All Black legend Jonah Lomu paid tribute to Jerry Collins’ last act of heroism as thousands mourned the ex-New Zealand flank who was killed in a car crash in France.
All Black Chris Masoe had told the funeral service in Wellington that Collins’ dying act was to protect his 3-month-old daughter Ayla in the June 5 crash which killed the player and his partner Alana Madill.
“What they say about how they found him, he was protecting his baby. That’s just typical Jerry. When you talk about putting your body on the line, he did that,” Lomu said.
Masoe said Collins, who was in the back of the car when a bus ploughed into it on a motorway near Beziers, sheltered his daughter with his arms and body when he realised the danger.
“You made it possible for her to have a chance. That is the man you are,” Masoe said.
He will soon return home to South Africa to focus on his family and his livestock farm, but life after rugby can wait a few more weeks. Bakkies Botha wants to go out in a blaze of glory with Toulon.
With a Rugby World Cup triumph in 2007, 3 Super Rugby championships with the Bulls and 2 European titles with Toulon, not to mention Tri-Nations, Currie Cup and Top 14 honours – few can match the Springbok 2nd row enforcer’s illustrious achievements.
But in the twilight of his career and savouring the prospect ahead of the “calmness of the bush”, Botha, perhaps befitting a deeply religious man, prefers to focus on the team, rather than his individual contribution.
Toulon, the Mediterranean port city he has called home since 2011, hope to be crowned kings of Europe for a 3rd successive year when they take on French rivals Clermont in the European Rugby Champions Cup final at Twickenham on Saturday.
“I’m really happy that I came to Europe to test myself in this league and I want to end my career hopefully making it into 2 finals (Champions Cup and Top 14),” said the 36-year-old lock.
This week, we look at the last 4 years of Super Rugby to examine which sides have been the best when not in occupancy of the ball and whether strong defence has been key to overall success.
Despite being 1 of the 5 sides that completed over 1800 tackles in the season, eventual champions, the Reds, still maintained a strong tackling success rate of 89%.
The Queenslanders were middle-of-the-pack in many aspects with the ball during their title-winning season, but proved a tough nut to crack in other areas. They were among the top defensive sides when it came to winning ‘jackals’ (overall turnovers won from tackles) and were well-disciplined, going all the way to the Final with 6 other teams accumulating more defensive penalties than them in fewer matches.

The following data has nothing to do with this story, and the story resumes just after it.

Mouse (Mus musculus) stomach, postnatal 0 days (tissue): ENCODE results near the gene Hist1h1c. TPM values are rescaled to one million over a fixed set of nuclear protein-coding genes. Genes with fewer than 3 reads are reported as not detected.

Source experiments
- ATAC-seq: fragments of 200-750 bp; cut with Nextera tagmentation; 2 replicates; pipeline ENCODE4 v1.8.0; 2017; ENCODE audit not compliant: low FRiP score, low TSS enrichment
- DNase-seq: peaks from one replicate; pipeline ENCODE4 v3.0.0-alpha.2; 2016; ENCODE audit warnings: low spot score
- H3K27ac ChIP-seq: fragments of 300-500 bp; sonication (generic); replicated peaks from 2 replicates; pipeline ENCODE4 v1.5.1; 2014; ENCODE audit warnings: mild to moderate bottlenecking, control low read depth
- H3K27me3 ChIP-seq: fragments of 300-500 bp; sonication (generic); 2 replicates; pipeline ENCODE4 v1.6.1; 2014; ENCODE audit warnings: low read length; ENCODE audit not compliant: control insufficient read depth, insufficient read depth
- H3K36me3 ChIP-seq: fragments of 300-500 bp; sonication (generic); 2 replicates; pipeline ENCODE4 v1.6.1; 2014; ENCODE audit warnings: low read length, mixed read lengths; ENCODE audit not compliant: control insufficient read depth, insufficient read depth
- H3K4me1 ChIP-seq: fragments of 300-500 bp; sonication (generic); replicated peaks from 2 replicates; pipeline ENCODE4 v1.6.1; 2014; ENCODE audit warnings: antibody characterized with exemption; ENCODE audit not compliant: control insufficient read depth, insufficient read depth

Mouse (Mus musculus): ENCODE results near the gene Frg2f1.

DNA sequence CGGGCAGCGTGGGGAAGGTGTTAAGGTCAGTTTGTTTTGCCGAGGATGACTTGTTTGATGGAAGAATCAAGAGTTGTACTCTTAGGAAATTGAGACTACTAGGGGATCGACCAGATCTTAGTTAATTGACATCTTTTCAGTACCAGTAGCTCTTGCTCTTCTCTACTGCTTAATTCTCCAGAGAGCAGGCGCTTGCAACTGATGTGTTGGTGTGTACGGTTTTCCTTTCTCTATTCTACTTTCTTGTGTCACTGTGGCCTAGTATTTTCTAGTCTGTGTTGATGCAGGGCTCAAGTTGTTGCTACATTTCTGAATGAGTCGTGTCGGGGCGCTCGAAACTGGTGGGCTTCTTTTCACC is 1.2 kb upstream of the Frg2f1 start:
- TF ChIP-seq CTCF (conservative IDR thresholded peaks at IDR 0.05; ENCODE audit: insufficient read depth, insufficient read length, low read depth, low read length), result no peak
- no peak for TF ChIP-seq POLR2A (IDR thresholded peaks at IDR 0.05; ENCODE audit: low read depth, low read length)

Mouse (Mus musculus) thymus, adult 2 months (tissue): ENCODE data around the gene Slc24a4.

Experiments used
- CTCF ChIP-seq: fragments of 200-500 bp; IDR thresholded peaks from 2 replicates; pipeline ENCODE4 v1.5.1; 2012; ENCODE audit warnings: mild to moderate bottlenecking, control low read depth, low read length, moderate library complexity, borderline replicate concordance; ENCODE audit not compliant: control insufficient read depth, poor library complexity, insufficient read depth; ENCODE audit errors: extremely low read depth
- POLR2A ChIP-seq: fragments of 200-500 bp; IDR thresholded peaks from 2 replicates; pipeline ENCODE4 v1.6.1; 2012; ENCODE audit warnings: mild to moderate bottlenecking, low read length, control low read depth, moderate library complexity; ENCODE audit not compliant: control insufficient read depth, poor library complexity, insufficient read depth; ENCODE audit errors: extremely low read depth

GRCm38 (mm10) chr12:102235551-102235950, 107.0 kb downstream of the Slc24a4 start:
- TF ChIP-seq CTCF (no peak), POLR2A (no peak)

Other conference winners, the Crusaders and the Stormers ranked equal-1st for total turnovers won, as well as figuring close to the summit with their tackling success rates. Good defence was definitely a match winner in 2011.
Former Springbok scrumhalf Joost van der Westhuizen was honoured for his contribution to South African sport at an awards ceremony in Johannesburg on Thursday night.
Van der Westhuizen, who suffers from Motor Neuron Disease, received an award for his Outstanding Contribution to South African Sport at the 2015 Sport Industry Awards held at Sandton Convention Centre.
Van der Westhuizen received a standing ovation when he received his award from former Springbok captain Morne du Plessis. Several well-known sports personalities attended the event.
The 2015 edition of the South African Rugby Annul goes on sale nationwide today after being launched at Sunday’s South African Rugby Union Awards in Johannesburg.
In keeping with tradition, the 44th edition of the ‘bible’ of the game once again features South Africa’s player of the year on the cover, with the newly-crowned Duane Vermeulen following in the footsteps of the likes of Jean de Villiers, Bryan Habana and Schalk Burger in recent years.
“Even in this digital age, it’s vitally important to retain a physical document of record for future generations,” said SARU CEO, Jurie Roux. “SARU strives to be a world leader in the game both on and off the field and when it comes to the Annual, we are immensely proud of the quality of the book we continue to produce year in and year out.
“We like to believe that we have an outstanding yearbook but that hasn’t stopped us from raising the bar even further with this new-look, Rugby World Cup-themed edition. We’ve made it a more user-friendly size, refreshed the layout and added a depth to the statistical records that surpasses anything we’ve done before,” Roux added.
A fourth high profile South African rugby player, former Natal wing Danny Delport, has been struck down by the devastating Motor Neuron Disease (MND).
Delport played for Natal from 1973 – 1975 while studying at Maritzburg Varsity before returning to his home in Rhodesia (now Zimbabwe) and representing the national team for 8 years.
Delport and his family settled in Perth in 2008, but late last year he was diagnosed with MND.